Category: the increasingly odd world of prizes. One day the following two emails showed up in my inbox within 10 minutes of each other.
Dear friends —
I need your help!
Reliable sources tell me that I am running neck and neck with one other book for the Alberta Readers’ Choice Award — and only you can help me win the $10,000 prize and the opportunities that the award might open up for me!
My book Buying Cigarettes for the Dog is one of five short-listed for the award, out of 225 books published last year in Alberta. Maybe you’ve read it, and hopefully you liked it. It has received over 20 reviews: all but one of them positive.
The writer then suggests giving him a boost, and supplying the online voting address, adding that I could vote every day if I wanted to, and on different computers if I had them. The letter also provided some YouTube addresses in case I wanted to see him read from the book. It was from Stuart Ross.
The other e-mail went like this:
Dear friends of Alberta Lit,
The top five books for the Alberta Readers’ Choice Award have been selected. Two Alberta authors are qualified finalists. One of them is me, and the book is The Frog Lake Reader.
Voting will take place until April 30, 2010. That’s how the winner will be chosen: by number of times the book gets “clicked” on the website below. It seems you do not have to be in Alberta to be an Alberta reader. Mirabile dictu! And you can vote as many times as you want!
Of course I would love to have your vote(s).
So put this up on your Favourites bar and click away.
For more information about the prize, its finalists, and how to vote, visit http://www.albertareaderschoice.ca/
I really like Stuart Ross. He’s a good guy who writes and edits good books. And he cares deeply about writing. But on his Facebook page he was taking a bashing about this fan-fest approach to selecting a winning book. Stu responded:
The organizers *designed* this prize to work the way it is working. At the finalists’ panel on Saturday, they trumpeted that 8,000 votes had been cast. They consciously chose a system where one can vote repeatedly: every two hours. They could have designed it differently, but they didn’t.
They also said that the prize is being monitored to avoid “ballot-stacking” and that it hasn’t been a problem.
So all your moralizing and pontificating (in my living room) about ballot-stuffing is entirely bewildering to me. I’m tempted to theorize on what it’s rooted in, but I won’t, because it’s not fair to project.
But I’ll tell you: I have been working in Canadian literature, mostly of the small press variety, for 35 years. I have run reading series, started book fairs, published the works of dozens of other writers out of my own pocket, in the magazines I’ve run and the books I’ve published, to the tune of tens of thousands of dollars never recovered. I co-run a volunteer list-serv that sends news of Toronto literary events to 700 people, I mentor younger and older writers.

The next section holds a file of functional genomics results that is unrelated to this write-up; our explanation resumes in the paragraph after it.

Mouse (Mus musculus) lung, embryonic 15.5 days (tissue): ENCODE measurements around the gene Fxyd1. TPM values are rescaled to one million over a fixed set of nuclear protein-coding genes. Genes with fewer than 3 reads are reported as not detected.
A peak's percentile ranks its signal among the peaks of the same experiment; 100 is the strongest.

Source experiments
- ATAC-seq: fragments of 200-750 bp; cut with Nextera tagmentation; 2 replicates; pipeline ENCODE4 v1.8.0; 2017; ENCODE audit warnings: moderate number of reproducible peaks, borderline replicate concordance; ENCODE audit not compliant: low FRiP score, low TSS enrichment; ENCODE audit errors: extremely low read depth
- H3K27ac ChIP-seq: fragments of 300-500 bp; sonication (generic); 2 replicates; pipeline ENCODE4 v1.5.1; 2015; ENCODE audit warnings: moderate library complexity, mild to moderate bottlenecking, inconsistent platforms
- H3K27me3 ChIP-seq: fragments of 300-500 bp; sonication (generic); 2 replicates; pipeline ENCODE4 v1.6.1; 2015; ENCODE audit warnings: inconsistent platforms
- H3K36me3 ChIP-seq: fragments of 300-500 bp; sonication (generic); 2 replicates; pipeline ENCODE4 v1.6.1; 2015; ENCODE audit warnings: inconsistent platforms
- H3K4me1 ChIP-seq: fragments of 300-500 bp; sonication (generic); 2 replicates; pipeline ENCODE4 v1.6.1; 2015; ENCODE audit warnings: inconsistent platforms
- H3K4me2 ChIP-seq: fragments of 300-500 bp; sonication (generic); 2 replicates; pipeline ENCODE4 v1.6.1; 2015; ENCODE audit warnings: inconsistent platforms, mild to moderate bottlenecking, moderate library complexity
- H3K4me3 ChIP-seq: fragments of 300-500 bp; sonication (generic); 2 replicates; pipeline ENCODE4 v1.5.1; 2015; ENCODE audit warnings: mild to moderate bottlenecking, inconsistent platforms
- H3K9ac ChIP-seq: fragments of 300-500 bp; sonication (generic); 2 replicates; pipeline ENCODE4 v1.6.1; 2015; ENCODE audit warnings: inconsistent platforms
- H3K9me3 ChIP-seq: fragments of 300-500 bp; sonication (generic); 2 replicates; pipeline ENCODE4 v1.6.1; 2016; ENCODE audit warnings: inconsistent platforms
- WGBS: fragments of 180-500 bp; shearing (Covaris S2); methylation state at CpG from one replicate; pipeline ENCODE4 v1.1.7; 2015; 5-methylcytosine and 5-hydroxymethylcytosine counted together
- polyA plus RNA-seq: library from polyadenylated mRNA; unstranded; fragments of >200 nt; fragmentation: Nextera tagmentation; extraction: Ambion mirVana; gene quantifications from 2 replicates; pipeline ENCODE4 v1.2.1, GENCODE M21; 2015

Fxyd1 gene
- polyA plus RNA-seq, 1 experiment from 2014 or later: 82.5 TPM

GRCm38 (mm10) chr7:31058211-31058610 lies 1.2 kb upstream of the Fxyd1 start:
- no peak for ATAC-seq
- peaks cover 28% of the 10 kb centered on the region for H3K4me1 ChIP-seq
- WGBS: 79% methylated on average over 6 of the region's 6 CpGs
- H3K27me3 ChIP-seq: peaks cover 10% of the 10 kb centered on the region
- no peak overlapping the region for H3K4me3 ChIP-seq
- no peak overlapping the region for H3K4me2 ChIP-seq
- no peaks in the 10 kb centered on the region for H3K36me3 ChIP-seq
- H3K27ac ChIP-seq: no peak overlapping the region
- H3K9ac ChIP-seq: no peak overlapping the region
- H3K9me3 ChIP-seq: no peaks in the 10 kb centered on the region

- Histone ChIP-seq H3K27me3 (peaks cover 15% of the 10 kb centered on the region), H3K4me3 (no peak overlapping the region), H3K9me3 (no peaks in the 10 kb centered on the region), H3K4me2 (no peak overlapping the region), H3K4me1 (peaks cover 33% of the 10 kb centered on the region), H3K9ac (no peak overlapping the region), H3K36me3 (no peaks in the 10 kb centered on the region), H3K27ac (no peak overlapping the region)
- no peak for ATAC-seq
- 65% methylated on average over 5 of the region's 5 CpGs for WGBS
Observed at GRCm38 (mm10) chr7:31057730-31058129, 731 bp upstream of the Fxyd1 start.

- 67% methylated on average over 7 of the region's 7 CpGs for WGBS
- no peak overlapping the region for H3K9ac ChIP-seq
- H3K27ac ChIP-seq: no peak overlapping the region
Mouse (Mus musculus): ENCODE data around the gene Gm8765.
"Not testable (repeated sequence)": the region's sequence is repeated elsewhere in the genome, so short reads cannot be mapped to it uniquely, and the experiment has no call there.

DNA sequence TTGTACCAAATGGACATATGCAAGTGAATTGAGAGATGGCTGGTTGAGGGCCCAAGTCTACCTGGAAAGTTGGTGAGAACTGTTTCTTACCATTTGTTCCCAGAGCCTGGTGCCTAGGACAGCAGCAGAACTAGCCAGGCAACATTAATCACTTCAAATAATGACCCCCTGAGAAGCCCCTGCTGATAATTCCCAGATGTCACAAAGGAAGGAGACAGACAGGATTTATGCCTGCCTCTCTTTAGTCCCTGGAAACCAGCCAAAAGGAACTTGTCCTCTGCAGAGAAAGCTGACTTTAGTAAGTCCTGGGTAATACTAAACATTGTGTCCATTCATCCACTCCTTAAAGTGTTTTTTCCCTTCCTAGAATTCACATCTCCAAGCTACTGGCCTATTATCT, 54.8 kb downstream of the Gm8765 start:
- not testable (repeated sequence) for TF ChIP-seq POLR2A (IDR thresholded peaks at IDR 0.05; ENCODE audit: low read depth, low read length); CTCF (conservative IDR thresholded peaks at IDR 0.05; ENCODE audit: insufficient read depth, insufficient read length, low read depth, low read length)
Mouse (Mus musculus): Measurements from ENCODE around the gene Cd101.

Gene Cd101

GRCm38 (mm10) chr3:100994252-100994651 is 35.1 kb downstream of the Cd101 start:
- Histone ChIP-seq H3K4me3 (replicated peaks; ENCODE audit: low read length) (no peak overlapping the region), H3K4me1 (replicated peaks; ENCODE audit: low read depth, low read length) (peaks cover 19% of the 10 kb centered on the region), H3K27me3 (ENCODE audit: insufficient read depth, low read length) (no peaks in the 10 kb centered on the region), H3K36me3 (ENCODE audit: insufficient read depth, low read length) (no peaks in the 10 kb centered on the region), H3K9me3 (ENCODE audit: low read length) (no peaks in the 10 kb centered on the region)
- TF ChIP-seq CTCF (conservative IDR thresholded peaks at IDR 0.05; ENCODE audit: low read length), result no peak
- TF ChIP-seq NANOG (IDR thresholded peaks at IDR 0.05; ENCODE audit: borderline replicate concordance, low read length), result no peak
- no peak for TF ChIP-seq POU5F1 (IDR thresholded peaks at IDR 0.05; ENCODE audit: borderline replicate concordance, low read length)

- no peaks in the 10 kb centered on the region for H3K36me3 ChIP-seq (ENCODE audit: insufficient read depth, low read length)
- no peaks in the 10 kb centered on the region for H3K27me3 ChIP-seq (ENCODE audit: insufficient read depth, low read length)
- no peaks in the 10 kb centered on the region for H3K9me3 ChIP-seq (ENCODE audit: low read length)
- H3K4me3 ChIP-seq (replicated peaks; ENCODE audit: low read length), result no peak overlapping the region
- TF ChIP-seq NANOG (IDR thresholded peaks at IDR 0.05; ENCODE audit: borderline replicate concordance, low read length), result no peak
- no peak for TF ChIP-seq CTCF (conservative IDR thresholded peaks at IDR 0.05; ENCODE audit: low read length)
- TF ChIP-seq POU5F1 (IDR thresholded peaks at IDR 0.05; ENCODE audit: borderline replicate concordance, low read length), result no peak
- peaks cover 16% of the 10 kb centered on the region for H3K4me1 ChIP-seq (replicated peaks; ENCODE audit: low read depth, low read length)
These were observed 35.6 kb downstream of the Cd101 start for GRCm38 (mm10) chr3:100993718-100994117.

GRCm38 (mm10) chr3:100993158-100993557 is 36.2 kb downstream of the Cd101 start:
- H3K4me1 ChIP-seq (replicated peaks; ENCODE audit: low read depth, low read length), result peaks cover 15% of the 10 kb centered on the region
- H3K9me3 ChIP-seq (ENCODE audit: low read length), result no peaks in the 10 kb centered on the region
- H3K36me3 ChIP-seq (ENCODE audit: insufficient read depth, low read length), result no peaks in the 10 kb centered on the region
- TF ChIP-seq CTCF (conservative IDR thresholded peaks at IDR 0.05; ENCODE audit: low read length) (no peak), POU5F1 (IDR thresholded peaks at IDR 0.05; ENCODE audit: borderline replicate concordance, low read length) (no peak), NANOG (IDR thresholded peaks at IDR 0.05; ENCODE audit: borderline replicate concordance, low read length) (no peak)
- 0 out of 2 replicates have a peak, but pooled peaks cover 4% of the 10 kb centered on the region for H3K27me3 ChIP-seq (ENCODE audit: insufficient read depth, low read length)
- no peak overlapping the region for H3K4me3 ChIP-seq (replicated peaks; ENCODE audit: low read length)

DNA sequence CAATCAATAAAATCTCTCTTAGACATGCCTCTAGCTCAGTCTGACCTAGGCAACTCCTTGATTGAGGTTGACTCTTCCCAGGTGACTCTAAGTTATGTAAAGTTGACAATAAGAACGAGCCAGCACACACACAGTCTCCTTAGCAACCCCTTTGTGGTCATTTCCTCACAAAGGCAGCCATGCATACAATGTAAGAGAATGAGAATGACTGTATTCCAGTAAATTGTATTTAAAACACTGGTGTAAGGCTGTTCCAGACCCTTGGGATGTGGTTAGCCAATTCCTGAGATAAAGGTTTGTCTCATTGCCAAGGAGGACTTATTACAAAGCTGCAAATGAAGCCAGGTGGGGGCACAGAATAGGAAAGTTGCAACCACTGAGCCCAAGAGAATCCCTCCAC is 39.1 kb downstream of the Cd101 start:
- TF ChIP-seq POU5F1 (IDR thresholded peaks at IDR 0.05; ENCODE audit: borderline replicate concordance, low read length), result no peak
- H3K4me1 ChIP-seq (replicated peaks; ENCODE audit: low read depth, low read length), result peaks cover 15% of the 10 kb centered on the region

I have never won a prize, except in a Cracker Jacks box. So for me, no, literature is not a popularity contest, it’s not about ego, it’s not about prizes.
But I could use the $10,000, and I could use the doors this could open for me if I won.
And, frankly, I think my book is the most adventurous of the lot, and the best-written.
Hell, I voted for his book. A couple of times.
Meanwhile Rob Mclennan is looking for votes to be the poet laureate of the blogosphere and the Toronto International Festival has started a new poetry-reading contest—the winner gets an official invitation to the festival. For better or worse, shifts are happening on the Canadian prize scene.
1988 Jury: The Rt Hon Michael Foot, British Labour politician and editor of the Tribune. Sebastian Faulks, British novelist and journalist. Philip French, film critic and radio producer. Blake Morrison, writer and poet. Rose Tremain, you know.
David Lodge – Nice Work VPL
Guest report from Colin Ellard
A barrel-chested captain of industry clashes with a willowy feminist English scholar during Margaret Thatcher’s era of decimation of higher education in England. Some bright bureaucrat has the idea that an exchange program where professors spend time inside factories will somehow enhance the lives of both working stiffs and inhabitants of the Ivory Tower. I liked most of this book, even though its portrayal of academics was a little hackneyed (or maybe things are just that different in England). There were a few laugh out loud lines: “all the men on campus were married, gay or scientists,” for one. I recounted this line in an elevator conversation and it turned out that one of the other riders was a young female assistant professor. She guffawed her agreement. The big sex scene, though one knew it was coming from page one, was still great fun, especially the gender reversal with the powerful male character falling head over heels in love while the woman offered him a literary deconstruction of the very idea. The ending of the book drove me nuts. What’s the plural form of Deus ex Machina? It’s as if Lodge suddenly became bored with the whole premise of the book and tried to find a way to wind everything up quickly and not-so-cleanly.
If you’ve spent much time in the academic world, Lodge does provoke loud laughs. In this novel, one of my favourites—“A character who, rather awkwardly for me, doesn’t herself believe in the concept of character. That is to say (a favourite phrase of her own), Robyn Penrose, Temporary Lecturer in English Literature at the University of Rummidge, holds that ‘character’ is a bourgeois myth, an illusion created to reinforce the ideology of capitalism…” Colin is a scientist so he might not have hooted so much over this sort of English department nonsense.
Bruce Chatwin—Utz VPL
Guest report from Aaron Peck
Utz is, at least, the most successful of Chatwin’s three novels and his funniest book overall. Even compared to the two travel books, he feels more focused here than he does in the entropic Songlines or the maundering In Patagonia (both of which I admire for different reasons, despite their factual errors). Utz is the first book wherein the line between reportage and fiction is successfully blurred.